30 Years of SARE: Our Farms, Our Future
A group of eight Minnesota farmers interested in using cover crops to improve the health of their soil and profitability of their farms had a problem—there was scant information on how to manage cover crops in their area, where the growing season is short. But they were willing to lead the way, so in 2014 […]
30 Years of SARE: Our Farms, Our Future
30 Years of SARE: Our Farms, Our Future tells the story of thousands of men and women who have led SARE and received SARE grants. They have one objective in common: making American agriculture stronger, more sustainable and better equipped to face the challenges of today and tomorrow.
Investing in the Future of Agriculture: How SARE Supports Farmer-Driven Sustainability
The most pressing challenges that face U.S. agriculture today require science-based solutions developed by partnerships of farmers, ranchers, researchers and educators. Discover how the SARE program enables such partnerships to flourish and meet the needs of agricultural communities across the country.
Growing the Field for Organic Conservation
As producers work to meet regulations under the National Organic Program (NOP) and become certified organic, they often apply conservation practices that align well with the Natural Resources Conservation Service’s (NRCS) conservation activities, such as green manures, buffer strips, and rotational grazing. NRCS assistance is being sought by both new and established organic farmers to […]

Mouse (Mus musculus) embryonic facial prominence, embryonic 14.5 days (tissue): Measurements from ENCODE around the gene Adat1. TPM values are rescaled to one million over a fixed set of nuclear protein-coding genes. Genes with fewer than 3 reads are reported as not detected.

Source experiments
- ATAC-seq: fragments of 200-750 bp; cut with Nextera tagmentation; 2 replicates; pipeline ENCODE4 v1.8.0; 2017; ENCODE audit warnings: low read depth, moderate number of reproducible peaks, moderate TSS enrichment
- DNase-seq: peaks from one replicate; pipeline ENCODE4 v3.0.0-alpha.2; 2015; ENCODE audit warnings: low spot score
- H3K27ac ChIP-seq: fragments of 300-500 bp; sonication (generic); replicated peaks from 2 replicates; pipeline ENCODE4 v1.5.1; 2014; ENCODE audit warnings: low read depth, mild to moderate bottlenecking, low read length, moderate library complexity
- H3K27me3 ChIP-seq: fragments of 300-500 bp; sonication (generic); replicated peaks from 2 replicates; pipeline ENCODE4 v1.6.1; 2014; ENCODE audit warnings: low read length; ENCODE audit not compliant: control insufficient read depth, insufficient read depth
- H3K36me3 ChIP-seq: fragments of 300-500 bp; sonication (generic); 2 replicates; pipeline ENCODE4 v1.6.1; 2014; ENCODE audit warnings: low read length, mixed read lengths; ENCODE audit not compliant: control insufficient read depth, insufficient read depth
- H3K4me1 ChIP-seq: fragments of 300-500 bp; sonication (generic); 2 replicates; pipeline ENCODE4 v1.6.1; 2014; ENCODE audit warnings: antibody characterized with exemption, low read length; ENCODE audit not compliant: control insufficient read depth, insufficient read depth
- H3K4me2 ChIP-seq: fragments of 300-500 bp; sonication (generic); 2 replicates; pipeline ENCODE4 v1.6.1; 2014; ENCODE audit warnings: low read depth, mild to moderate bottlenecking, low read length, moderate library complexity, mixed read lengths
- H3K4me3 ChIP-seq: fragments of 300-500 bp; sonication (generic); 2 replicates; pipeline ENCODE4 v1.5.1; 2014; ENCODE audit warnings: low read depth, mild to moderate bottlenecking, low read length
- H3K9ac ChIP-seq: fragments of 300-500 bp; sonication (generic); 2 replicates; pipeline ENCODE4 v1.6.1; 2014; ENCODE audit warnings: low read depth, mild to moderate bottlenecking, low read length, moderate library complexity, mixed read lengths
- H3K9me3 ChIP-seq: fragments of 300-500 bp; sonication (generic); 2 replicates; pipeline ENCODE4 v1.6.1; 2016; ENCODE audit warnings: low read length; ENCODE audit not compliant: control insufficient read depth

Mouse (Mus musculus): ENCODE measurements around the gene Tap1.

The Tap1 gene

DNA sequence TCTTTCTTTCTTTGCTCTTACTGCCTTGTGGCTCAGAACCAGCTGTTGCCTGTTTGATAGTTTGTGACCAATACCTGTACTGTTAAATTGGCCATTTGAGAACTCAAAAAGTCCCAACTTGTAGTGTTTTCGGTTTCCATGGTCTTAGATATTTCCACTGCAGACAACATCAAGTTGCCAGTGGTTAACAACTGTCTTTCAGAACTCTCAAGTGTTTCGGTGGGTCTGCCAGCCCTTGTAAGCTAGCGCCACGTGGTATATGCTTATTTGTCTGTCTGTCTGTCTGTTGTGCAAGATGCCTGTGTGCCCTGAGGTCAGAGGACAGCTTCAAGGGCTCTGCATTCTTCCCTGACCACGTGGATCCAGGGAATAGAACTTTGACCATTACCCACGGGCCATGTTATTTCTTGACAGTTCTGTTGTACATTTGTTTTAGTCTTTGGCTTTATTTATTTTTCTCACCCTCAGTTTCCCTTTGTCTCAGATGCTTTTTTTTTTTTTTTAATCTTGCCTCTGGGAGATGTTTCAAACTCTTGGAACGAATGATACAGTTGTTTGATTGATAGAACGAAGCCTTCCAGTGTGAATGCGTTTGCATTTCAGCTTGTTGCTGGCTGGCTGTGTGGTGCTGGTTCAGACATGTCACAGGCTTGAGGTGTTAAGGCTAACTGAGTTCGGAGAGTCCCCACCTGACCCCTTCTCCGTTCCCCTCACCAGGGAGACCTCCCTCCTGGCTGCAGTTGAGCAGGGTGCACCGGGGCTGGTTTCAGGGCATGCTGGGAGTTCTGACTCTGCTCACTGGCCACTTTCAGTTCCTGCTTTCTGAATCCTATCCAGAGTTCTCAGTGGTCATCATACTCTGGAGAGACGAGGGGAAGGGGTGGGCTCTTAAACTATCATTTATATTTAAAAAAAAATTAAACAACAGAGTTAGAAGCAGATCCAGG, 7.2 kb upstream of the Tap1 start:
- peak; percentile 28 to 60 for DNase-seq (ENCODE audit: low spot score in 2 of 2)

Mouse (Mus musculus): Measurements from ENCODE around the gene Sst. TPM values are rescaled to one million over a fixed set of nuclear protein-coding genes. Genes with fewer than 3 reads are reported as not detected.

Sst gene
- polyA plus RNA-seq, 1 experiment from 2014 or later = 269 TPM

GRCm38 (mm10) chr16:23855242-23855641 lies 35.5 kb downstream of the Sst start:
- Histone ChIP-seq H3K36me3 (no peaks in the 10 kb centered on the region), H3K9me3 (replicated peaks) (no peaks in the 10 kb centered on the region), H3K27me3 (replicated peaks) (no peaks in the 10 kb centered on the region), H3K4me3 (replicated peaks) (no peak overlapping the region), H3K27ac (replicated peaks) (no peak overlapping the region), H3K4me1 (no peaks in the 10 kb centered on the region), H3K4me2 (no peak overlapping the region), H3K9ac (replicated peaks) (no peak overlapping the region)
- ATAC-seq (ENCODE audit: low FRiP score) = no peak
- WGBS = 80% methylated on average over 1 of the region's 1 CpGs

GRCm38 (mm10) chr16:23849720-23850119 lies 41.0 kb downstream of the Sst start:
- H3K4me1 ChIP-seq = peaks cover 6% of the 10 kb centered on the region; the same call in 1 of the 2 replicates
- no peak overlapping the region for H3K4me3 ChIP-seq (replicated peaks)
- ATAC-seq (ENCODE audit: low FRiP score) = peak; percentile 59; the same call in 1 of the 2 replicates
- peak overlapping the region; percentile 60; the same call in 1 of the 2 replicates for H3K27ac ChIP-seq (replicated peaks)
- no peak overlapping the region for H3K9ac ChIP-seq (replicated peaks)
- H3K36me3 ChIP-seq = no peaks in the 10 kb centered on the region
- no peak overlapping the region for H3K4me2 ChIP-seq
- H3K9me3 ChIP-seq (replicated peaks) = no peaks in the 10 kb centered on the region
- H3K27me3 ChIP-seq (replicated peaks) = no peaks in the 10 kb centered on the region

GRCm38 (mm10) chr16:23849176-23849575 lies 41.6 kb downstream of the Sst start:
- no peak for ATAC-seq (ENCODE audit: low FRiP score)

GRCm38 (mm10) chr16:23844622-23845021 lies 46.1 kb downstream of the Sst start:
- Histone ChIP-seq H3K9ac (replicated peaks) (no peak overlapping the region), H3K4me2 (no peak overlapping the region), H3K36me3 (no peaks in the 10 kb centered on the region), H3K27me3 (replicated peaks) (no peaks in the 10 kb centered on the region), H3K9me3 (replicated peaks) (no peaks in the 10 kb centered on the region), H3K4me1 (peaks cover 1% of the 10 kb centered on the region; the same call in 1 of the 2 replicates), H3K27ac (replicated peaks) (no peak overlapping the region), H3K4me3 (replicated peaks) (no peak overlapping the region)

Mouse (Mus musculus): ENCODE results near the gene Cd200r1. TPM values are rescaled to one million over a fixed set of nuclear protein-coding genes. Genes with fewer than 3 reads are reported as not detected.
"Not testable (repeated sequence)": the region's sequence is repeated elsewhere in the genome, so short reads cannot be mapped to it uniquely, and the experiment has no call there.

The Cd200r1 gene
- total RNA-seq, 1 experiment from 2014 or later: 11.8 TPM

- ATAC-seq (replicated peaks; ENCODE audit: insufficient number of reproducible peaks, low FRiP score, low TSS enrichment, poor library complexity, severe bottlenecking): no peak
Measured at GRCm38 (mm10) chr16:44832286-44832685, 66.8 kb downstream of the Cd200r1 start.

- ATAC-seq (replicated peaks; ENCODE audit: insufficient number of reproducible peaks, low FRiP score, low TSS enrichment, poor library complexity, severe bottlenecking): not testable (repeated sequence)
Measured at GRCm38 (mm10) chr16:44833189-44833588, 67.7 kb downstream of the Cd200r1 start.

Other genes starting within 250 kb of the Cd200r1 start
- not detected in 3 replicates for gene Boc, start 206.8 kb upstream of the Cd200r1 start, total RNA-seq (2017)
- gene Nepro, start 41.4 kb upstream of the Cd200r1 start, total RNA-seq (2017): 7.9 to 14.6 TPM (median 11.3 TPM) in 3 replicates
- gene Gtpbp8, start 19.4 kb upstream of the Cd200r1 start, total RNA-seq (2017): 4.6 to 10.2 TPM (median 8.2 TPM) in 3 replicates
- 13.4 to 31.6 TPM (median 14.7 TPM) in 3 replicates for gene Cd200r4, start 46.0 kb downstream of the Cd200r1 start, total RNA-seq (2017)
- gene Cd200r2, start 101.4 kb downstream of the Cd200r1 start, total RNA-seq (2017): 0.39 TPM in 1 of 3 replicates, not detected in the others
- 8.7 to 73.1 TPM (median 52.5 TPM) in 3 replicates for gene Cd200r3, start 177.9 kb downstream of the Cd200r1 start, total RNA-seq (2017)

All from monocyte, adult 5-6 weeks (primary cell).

How to Conduct Research on Your Farm or Ranch
This 32-page bulletin outlines how to conduct research at the farm level, offering practical tips for both crop and livestock producers, as well as a comprehensive list of more in-depth resources.
Capitalize on the booming organic industry. This topic room has resources on organic systems, pest management, animal production, marketing, certification, conservation and much more.